Lazy Form Validation

Skip intro and go straight to my lazy form validator example!

The more sites I develop the less time I want to spend doing those repetitive tasks that are almost identitcal per page so that I have more time for the interesting code. Client side form validation is one of those tasks that I find myself copying and pasting the function from another page then editing it so that the check statements reflect the form elements that need validating on the current page. As well as being pretty boring work its something that can be made into a generic re-usable piece of code. I remember many years ago when I first starting writing Javascript that one of the first pieces of code I wrote was creating a generic form validation routine. However that version used custom element attributes to tell the validation routine what type of validation test to run, whether the element was a required field and also relied on a title attribute being supplied for the routine to have a nice label to display in any error message to the user. This meant the following problems:

  • Custom attributes meant the page would not validate correctly as the XHTML would not be semantically correct.
  • You couldn't just add the script and an onsubmit handler to any page you wanted to use it on as it also required that any form elements that required validating would also need custom attributes added to them.

Therefore I abandoned this generic route and went down the route of creating local functions appropriate to the page they were located on.

Then the other week I came across the old function and realised that because times have a changed and we are moving into the world of unobtrusive Javascript and the splitting of content and presentation which meant we now had standardised our code so that every element had one or more classes attached to it that they could be used to the same affect as the old custom attributes. Therefore I re-wrote the function so that it works in the following way:

Include a reference to the script in your page which you can download here.

Attach an onsubmit event handler to the form you wish to validate that calls my Validate function passing a reference to the form e.g

onSubmit="return Validate(this);"

To configure how each form element is validated you add one of the following class names to the element.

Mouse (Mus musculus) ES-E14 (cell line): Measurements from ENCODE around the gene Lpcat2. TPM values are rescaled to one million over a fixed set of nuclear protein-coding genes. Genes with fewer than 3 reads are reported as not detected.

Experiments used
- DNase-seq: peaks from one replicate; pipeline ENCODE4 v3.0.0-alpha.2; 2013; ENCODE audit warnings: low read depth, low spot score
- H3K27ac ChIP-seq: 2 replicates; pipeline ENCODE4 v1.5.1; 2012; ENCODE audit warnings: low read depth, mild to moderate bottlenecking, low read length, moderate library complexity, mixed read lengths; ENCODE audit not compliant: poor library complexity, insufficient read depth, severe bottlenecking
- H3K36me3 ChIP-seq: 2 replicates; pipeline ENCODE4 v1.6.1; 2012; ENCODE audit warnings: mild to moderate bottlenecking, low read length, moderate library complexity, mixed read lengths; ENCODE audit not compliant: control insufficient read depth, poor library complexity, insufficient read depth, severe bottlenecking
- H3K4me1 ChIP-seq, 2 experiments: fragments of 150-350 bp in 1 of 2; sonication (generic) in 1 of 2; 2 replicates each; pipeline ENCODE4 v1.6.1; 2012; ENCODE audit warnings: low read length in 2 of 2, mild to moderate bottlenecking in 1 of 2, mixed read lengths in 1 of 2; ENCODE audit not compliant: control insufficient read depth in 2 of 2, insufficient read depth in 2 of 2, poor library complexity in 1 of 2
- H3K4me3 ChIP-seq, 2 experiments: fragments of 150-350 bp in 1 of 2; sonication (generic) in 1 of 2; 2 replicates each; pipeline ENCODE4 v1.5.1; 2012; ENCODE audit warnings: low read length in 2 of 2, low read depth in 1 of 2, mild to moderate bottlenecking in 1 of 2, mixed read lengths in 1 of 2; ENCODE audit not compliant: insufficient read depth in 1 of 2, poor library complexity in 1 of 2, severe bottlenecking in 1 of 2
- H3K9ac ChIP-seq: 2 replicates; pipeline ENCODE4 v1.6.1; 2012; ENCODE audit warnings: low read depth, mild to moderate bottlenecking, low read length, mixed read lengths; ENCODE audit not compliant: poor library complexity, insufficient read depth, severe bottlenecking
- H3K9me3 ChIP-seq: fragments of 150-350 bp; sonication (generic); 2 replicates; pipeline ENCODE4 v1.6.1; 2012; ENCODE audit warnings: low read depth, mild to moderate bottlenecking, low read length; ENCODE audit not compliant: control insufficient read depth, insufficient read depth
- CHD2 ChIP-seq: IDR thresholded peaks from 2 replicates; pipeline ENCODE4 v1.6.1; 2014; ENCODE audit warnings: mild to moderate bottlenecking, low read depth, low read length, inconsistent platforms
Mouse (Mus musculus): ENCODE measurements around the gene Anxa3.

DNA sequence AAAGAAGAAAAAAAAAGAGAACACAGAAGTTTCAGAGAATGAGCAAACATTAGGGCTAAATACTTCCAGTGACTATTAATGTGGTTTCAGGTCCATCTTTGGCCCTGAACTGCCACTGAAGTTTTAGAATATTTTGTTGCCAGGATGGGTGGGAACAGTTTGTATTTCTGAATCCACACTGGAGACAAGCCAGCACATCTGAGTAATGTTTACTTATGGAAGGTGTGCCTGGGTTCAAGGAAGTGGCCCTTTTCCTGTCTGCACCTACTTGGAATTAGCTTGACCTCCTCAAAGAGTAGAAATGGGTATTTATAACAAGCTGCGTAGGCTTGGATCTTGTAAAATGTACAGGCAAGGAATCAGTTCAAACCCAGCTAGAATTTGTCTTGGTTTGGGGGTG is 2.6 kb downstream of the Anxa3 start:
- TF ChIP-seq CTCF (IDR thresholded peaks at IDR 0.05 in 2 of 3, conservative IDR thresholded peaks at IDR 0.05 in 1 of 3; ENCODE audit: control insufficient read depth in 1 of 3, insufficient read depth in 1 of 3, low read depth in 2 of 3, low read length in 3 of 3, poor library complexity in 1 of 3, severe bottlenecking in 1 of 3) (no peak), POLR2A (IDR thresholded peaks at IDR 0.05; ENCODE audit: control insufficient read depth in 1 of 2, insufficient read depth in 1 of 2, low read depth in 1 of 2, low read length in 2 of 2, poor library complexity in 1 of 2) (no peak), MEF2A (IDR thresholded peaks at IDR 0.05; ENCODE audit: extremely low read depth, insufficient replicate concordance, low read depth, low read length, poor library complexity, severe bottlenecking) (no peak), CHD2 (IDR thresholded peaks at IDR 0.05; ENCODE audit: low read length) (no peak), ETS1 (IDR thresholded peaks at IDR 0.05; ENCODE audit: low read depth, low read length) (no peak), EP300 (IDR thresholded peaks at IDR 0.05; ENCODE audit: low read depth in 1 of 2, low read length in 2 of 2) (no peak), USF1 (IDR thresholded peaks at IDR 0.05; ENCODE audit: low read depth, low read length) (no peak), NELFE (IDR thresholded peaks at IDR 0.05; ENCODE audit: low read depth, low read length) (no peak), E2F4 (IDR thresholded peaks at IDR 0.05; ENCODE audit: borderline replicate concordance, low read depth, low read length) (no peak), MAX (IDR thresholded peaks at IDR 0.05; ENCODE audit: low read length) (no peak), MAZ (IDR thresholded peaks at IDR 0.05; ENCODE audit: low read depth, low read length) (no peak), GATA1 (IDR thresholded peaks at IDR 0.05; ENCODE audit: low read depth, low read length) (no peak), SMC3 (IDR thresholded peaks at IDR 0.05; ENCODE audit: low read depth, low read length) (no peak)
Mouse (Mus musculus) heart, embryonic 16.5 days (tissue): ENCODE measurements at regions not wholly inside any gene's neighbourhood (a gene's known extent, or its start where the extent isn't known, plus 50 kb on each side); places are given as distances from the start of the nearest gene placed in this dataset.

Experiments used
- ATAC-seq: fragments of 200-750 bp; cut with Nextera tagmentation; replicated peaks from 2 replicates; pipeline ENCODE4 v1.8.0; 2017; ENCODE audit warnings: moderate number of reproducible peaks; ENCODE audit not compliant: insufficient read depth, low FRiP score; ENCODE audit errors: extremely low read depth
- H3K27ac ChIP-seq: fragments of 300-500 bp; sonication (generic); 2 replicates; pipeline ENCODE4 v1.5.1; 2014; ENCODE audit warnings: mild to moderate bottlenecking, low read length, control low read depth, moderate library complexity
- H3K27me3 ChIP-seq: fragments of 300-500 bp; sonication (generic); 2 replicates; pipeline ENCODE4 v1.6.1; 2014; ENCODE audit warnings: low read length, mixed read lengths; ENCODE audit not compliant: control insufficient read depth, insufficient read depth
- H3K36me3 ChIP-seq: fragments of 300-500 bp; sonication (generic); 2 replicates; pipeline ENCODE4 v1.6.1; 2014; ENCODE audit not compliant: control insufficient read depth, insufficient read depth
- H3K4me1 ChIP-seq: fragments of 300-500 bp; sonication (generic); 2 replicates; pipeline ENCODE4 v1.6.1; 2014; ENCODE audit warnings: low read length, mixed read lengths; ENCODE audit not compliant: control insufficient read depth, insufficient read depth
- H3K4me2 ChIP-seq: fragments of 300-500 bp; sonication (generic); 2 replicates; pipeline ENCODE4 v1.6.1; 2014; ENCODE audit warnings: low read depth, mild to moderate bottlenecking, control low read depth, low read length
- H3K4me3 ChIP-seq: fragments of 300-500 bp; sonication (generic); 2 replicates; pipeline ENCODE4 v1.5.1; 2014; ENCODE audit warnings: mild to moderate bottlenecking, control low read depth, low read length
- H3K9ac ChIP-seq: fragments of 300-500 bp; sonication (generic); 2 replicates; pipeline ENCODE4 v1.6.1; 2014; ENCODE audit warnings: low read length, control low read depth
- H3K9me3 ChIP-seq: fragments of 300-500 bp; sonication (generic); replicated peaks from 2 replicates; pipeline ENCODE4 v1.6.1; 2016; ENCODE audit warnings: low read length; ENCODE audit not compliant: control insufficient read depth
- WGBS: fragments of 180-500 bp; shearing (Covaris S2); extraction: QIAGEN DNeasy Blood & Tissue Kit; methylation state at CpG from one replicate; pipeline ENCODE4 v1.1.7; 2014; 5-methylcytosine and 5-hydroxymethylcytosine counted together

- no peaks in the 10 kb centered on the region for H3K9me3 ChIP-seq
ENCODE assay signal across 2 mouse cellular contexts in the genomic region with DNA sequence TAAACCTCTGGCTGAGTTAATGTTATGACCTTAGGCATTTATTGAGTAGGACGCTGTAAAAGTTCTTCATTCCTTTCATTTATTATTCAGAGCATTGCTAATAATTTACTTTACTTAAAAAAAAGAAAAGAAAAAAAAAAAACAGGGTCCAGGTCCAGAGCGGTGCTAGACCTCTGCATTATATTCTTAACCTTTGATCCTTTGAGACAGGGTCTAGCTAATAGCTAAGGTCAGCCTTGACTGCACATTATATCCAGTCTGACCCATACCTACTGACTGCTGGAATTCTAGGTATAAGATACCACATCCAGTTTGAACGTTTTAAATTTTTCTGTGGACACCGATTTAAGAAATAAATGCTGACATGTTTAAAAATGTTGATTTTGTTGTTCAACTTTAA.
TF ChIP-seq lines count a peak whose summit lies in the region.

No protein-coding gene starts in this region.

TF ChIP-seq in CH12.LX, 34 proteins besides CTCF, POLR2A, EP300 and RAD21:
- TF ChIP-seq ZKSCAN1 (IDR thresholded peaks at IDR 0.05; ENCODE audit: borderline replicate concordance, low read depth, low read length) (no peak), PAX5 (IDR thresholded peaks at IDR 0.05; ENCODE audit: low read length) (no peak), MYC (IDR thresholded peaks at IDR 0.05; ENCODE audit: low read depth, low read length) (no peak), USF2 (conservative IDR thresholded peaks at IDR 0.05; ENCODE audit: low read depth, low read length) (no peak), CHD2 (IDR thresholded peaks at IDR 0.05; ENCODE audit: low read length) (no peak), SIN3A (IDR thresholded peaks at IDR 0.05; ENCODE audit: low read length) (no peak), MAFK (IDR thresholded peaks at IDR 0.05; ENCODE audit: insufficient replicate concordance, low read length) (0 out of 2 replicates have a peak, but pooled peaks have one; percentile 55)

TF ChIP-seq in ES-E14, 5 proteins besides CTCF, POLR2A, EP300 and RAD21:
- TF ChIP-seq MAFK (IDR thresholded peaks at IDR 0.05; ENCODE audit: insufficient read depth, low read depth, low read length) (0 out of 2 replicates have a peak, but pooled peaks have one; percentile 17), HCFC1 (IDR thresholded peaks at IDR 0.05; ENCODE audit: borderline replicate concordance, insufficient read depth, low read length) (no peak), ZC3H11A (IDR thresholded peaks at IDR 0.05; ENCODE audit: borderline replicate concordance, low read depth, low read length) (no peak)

TextInput, NumericInput, IntegerInput, DateInput, EmailInput, URLInput, PostCodeInput, PhoneInput

e.g <input type="text" class="TextInput" id="txtName" />

To make a required field so that the element has to have a value supplied you add an extra class name "Required" to the end of any existing classes.

e.g <input type="text" class="TextInput Required" id="txtName" />

The title of the control that appears in any validation error message is determined in the following ways:

  • Using the value of any corresponding label tag. To do this you set the id of the label so that it has the same name as the element you are validating once you remove the prefix which should be lbl (lbl=label). Eg for a control with an id="lstAge" the label should be id="lblAge"
  • If no label is found with a corresponding id a function is called that takes the id of the control you are validating and tries to convert it to a nice description by calling a function that parses camel case text to convert to nice string. It does this by stripping any prefix (str,txt,lbl,num,dt) and then placing spaces before any capital letters eg dtDateOfBirth becomes Date Of Birth.

The script also trims extra white space and does some basic XSS hack checking.

An example of the script in action is below.

Example of Lazy Form Validation

Test Form Fields

Download the full source code here.

After thoughts

I am coming back round to the idea that custom attributes are not a bad thing. Classes should probably be kept for styling content rather than a dual use of style plus data definition. I have found that trying to get a large system to XHTML validate is quite hard especially when you are compressing the code and removing default attributes that are not really needed e.g the type="text/javascript" attribute is not needed on <SCRIPT> tags as its the default behaviour but removing it will cause validation errors.

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